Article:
By Mark Hallum
The transit advocacy group Riders Alliance has launched a weekly contest for straphangers to win prizes for sharing the worst commute on the out-of-kilter subways throughout the city. Forest Hills resident Jennifer Tang was named the contest’s first winner.
Tang, a librarian who commutes to Manhattan for work, took the prize of a chocolate MetroCard for her story submitted to Riders Alliance about how the R train stalled for two hours just before reaching her home stop at the 67th Avenue station.
“I was in a hurry to get home and didn’t use the bathroom, figuring my 30-minute commute from Manhattan to Queens wasn’t going to be so bad,” Tang told the Riders Alliance. “I was one stop away from home when the R train came to a complete halt. The conductor said ‘signal problems’ at 71st-Continental Avenue (Forest Hills) were to blame. The last five minutes became two hours, as the train was stuck in the tunnel between the 63rd Drive and 67th Avenue stations,” Tang said. “By the time the train pulled into the 67th Avenue station, I had to run to a nearby Starbucks in order to pee. It was unbelievable and I still have post-traumatic stress syndrome from this incident. Now before boarding the subway, even if it’s for one stop, I use the bathroom before I get on the torture chamber that is the MTA subway.”
According to the Riders Alliance, overall on-time performance for subways across the city has plummeted steadily since Gov. Andrew Cuomo took office to 65 percent. The R train itself has seen a decline of on-time performance from 95 percent in 2007 to 61 percent in 2017, the transit advocates said.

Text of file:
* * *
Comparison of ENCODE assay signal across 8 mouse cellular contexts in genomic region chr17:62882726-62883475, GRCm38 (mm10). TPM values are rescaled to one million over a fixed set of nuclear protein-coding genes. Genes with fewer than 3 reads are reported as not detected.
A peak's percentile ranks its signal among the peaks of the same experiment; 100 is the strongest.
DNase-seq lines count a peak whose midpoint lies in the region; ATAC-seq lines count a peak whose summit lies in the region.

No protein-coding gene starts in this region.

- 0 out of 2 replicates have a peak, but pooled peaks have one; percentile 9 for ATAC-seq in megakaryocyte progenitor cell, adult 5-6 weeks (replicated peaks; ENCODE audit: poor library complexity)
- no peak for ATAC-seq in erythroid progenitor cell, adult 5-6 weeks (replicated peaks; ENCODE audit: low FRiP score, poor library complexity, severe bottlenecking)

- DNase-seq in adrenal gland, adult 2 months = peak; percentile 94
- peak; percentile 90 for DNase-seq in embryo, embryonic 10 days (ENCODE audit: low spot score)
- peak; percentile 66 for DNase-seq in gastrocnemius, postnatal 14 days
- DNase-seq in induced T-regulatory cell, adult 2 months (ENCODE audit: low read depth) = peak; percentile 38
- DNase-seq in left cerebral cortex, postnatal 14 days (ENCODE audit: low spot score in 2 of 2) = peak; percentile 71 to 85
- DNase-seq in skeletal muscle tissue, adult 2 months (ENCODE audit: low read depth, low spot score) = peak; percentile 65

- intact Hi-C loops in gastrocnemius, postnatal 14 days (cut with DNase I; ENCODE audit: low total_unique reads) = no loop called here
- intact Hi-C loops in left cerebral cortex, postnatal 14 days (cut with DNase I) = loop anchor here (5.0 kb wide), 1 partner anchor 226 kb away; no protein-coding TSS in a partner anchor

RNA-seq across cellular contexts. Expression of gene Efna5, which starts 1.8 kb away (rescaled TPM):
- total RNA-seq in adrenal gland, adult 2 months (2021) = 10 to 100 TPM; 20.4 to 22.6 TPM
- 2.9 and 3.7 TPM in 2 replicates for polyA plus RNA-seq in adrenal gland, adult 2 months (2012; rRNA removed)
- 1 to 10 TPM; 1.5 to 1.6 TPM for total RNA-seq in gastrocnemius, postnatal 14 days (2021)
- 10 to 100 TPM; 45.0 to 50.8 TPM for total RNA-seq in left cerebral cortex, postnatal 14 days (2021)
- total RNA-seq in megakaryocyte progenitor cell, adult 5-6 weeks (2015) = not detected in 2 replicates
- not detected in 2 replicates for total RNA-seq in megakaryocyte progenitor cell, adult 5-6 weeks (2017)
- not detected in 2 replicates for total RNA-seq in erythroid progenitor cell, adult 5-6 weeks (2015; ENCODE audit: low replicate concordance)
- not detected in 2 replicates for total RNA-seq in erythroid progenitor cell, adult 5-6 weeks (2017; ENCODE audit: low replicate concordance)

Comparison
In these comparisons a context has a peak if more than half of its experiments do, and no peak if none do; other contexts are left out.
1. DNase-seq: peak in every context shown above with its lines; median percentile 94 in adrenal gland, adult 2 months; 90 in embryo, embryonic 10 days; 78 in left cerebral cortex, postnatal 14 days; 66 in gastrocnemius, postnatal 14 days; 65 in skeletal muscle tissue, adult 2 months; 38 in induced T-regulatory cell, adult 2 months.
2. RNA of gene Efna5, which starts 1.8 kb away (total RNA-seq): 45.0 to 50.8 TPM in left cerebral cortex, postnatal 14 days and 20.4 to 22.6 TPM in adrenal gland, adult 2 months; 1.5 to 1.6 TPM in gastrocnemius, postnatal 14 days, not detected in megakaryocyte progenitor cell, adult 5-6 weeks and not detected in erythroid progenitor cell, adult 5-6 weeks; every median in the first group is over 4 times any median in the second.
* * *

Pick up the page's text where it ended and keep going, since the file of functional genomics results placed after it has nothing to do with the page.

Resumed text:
Transit advocates across the city praised the release of the Fix NYC proposal in late January to enact congestion pricing for vehicle traffic entering Manhattan below 60th Street, but the Riders Alliance is hoping to hold Cuomo accountable until the state Assembly approves the plan, which will provide a dedicated funding stream to the MTA.
“[This] morning, hundreds of thousands of New Yorkers had what could well be the worst commute of the week,” Danny Pearlstein, communications director for Riders Alliance, said Feb. 15. “Gov. Cuomo’s subway system suffered signal problems on eight lines, sick passengers on three and mechanical problems on three more, grinding service to a halt across the city. As a small consolation, the Riders Alliance will reward New Yorkers with a chocolate MetroCard for the worst commute of the week until the governor enacts a sustainable, progressive long-term plan to fund the modernization of the subway.”
The New York Times reported eight trains had experienced setbacks due to signal problems, three to mechanical problems as well as three more stalled due to sick passengers the morning of the news conference.
The MTA’s response to the Riders Alliance news conference launching the contest Feb. 15 praised the agency’s employees for getting the trains back on track.
“Today, 50,000 New York City Transit employees moved nearly 6 million people on the subway and 2.5 million bus riders,” MTA spokesman Jon Weinstein said on the day of the Riders Alliance news conference. “They operated trains, fixed signals and switches, repaired track, navigated the clogged streets of New York City and helped customers find their way – that’s what we’re focused on.”
Fifteen trains were delayed last Friday Feb. 16, while the following Tuesday problems on 10 different lines affected the morning commute of many city dwellers, according to the New York Times.
Cuomo’s congestion pricing proposal aims to charge drivers $11 to enter Manhattan’s central business district, but keeps East River bridges free.
The plan has been adamantly opposed by elected officials in eastern Queens at the city and state level who say the toll would put an unfair burden on their constituents.
Figures have shown an average of about 4 to 5 percent of Queens motorists would be affected.
Reach reporter Mark Hallum by e-mail at mhall